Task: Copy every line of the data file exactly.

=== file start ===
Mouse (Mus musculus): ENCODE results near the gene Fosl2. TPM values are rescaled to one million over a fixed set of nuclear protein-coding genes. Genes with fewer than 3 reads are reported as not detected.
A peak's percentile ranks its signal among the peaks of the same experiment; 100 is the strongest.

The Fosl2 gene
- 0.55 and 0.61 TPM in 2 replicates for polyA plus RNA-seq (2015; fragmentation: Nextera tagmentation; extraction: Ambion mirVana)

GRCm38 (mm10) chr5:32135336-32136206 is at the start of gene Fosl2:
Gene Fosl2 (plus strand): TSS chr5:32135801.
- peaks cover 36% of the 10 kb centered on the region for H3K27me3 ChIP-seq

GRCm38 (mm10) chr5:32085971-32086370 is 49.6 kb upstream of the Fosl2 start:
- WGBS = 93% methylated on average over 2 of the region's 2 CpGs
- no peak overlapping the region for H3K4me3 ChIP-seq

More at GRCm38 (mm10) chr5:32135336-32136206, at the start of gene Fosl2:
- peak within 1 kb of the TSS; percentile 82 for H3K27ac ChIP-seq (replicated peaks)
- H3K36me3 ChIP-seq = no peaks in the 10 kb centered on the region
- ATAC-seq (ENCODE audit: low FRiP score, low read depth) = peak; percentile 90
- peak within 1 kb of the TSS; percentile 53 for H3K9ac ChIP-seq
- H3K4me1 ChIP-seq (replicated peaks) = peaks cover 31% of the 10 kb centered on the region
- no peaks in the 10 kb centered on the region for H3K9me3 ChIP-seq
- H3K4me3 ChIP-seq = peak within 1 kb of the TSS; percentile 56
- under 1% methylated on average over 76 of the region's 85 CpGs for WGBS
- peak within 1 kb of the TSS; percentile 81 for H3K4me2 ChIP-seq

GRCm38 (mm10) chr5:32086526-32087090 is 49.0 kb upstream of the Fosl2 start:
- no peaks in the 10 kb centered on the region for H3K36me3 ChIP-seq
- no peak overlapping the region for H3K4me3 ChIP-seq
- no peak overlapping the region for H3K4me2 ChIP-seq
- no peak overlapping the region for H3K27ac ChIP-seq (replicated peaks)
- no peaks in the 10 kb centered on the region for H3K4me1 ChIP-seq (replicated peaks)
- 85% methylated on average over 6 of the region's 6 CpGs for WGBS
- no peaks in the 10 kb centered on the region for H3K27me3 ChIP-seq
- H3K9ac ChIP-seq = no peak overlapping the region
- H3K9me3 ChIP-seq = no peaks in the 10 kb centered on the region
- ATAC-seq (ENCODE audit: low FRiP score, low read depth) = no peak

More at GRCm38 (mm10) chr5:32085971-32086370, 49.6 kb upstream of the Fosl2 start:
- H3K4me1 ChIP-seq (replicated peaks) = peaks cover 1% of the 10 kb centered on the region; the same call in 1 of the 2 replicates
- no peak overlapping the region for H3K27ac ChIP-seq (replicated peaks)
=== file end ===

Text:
Mouse (Mus musculus): ENCODE results near the gene Fosl2. TPM values are rescaled to one million over a fixed set of nuclear protein-coding genes. Genes with fewer than 3 reads are reported as not detected.
A peak's percentile ranks its signal among the peaks of the same experiment; 100 is the strongest.

The Fosl2 gene
- 0.55 and 0.61 TPM in 2 replicates for polyA plus RNA-seq (2015; fragmentation: Nextera tagmentation; extraction: Ambion mirVana)

GRCm38 (mm10) chr5:32135336-32136206 is at the start of gene Fosl2:
Gene Fosl2 (plus strand): TSS chr5:32135801.
- peaks cover 36% of the 10 kb centered on the region for H3K27me3 ChIP-seq

GRCm38 (mm10) chr5:32085971-32086370 is 49.6 kb upstream of the Fosl2 start:
- WGBS = 93% methylated on average over 2 of the region's 2 CpGs
- no peak overlapping the region for H3K4me3 ChIP-seq

More at GRCm38 (mm10) chr5:32135336-32136206, at the start of gene Fosl2:
- peak within 1 kb of the TSS; percentile 82 for H3K27ac ChIP-seq (replicated peaks)
- H3K36me3 ChIP-seq = no peaks in the 10 kb centered on the region
- ATAC-seq (ENCODE audit: low FRiP score, low read depth) = peak; percentile 90
- peak within 1 kb of the TSS; percentile 53 for H3K9ac ChIP-seq
- H3K4me1 ChIP-seq (replicated peaks) = peaks cover 31% of the 10 kb centered on the region
- no peaks in the 10 kb centered on the region for H3K9me3 ChIP-seq
- H3K4me3 ChIP-seq = peak within 1 kb of the TSS; percentile 56
- under 1% methylated on average over 76 of the region's 85 CpGs for WGBS
- peak within 1 kb of the TSS; percentile 81 for H3K4me2 ChIP-seq

GRCm38 (mm10) chr5:32086526-32087090 is 49.0 kb upstream of the Fosl2 start:
- no peaks in the 10 kb centered on the region for H3K36me3 ChIP-seq
- no peak overlapping the region for H3K4me3 ChIP-seq
- no peak overlapping the region for H3K4me2 ChIP-seq
- no peak overlapping the region for H3K27ac ChIP-seq (replicated peaks)
- no peaks in the 10 kb centered on the region for H3K4me1 ChIP-seq (replicated peaks)
- 85% methylated on average over 6 of the region's 6 CpGs for WGBS
- no peaks in the 10 kb centered on the region for H3K27me3 ChIP-seq
- H3K9ac ChIP-seq = no peak overlapping the region
- H3K9me3 ChIP-seq = no peaks in the 10 kb centered on the region
- ATAC-seq (ENCODE audit: low FRiP score, low read depth) = no peak

More at GRCm38 (mm10) chr5:32085971-32086370, 49.6 kb upstream of the Fosl2 start:
- H3K4me1 ChIP-seq (replicated peaks) = peaks cover 1% of the 10 kb centered on the region; the same call in 1 of the 2 replicates
- no peak overlapping the region for H3K27ac ChIP-seq (replicated peaks)